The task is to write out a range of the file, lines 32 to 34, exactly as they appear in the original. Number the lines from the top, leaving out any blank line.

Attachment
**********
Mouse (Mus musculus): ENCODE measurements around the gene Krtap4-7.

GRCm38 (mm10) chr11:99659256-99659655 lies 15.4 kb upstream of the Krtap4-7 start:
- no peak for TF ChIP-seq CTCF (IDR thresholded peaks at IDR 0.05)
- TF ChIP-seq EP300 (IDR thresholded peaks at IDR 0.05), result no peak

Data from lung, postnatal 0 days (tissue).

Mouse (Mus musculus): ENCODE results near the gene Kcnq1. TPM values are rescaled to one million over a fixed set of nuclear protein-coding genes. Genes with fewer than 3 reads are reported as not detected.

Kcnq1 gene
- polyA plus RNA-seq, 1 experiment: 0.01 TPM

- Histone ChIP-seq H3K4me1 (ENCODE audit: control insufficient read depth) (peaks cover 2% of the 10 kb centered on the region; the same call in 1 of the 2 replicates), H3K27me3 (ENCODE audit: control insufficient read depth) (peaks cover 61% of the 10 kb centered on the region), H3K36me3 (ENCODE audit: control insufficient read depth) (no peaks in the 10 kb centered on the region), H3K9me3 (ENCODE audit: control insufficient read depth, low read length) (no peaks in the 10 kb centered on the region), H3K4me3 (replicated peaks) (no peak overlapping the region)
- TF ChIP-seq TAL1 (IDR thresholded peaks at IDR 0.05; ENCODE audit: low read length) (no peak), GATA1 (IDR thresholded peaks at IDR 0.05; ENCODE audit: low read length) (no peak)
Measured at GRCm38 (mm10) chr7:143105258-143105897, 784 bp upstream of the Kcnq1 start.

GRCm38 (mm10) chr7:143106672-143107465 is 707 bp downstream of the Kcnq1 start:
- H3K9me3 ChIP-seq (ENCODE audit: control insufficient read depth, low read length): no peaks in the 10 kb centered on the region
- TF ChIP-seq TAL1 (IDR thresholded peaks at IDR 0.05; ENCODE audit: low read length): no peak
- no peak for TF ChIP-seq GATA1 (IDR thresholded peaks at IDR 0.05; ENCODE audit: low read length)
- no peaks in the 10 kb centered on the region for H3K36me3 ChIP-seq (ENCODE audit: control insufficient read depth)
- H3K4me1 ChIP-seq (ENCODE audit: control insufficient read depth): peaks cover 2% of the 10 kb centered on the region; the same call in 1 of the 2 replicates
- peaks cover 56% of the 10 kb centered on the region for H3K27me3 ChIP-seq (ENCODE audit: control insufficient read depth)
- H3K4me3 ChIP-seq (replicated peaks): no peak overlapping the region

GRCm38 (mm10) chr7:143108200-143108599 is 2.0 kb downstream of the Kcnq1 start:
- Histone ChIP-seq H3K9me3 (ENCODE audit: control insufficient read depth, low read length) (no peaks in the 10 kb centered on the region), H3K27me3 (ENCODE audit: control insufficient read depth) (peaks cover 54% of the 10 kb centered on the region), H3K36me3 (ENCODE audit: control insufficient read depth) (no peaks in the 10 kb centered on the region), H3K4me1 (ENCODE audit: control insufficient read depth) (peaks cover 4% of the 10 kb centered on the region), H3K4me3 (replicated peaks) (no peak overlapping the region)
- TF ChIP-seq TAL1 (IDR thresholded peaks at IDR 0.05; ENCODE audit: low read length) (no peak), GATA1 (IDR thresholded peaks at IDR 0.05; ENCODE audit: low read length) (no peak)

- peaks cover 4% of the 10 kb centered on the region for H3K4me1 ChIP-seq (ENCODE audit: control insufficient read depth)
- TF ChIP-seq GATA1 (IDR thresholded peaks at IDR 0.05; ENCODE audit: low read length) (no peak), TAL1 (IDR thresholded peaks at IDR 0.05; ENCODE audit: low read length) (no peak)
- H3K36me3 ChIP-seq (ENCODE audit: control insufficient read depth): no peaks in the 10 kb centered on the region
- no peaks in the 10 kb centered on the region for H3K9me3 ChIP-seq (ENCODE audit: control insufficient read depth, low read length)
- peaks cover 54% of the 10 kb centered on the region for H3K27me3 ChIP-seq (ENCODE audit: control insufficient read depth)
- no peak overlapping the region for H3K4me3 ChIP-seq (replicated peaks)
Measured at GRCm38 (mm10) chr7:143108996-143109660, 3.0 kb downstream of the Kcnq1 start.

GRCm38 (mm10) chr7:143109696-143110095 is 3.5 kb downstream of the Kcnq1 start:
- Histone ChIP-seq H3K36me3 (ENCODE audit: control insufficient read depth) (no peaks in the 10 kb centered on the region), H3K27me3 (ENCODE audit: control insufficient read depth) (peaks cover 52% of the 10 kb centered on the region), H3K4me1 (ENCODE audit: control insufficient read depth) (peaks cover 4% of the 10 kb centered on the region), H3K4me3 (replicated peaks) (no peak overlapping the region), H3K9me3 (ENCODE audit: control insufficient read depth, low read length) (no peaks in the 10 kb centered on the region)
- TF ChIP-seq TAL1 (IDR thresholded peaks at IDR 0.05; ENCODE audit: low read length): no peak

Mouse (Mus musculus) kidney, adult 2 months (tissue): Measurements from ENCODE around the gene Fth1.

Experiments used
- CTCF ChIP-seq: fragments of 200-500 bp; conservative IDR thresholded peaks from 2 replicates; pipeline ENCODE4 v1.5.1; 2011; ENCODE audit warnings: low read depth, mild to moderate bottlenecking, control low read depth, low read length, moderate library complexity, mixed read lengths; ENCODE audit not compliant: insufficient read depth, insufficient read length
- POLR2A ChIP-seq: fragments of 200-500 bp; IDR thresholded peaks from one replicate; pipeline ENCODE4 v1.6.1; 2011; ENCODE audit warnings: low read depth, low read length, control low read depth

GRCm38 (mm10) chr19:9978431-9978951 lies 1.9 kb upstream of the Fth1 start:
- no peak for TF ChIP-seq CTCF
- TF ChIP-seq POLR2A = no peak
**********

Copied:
- TF ChIP-seq TAL1 (IDR thresholded peaks at IDR 0.05; ENCODE audit: low read length): no peak

Mouse (Mus musculus) kidney, adult 2 months (tissue): Measurements from ENCODE around the gene Fth1.

Experiments used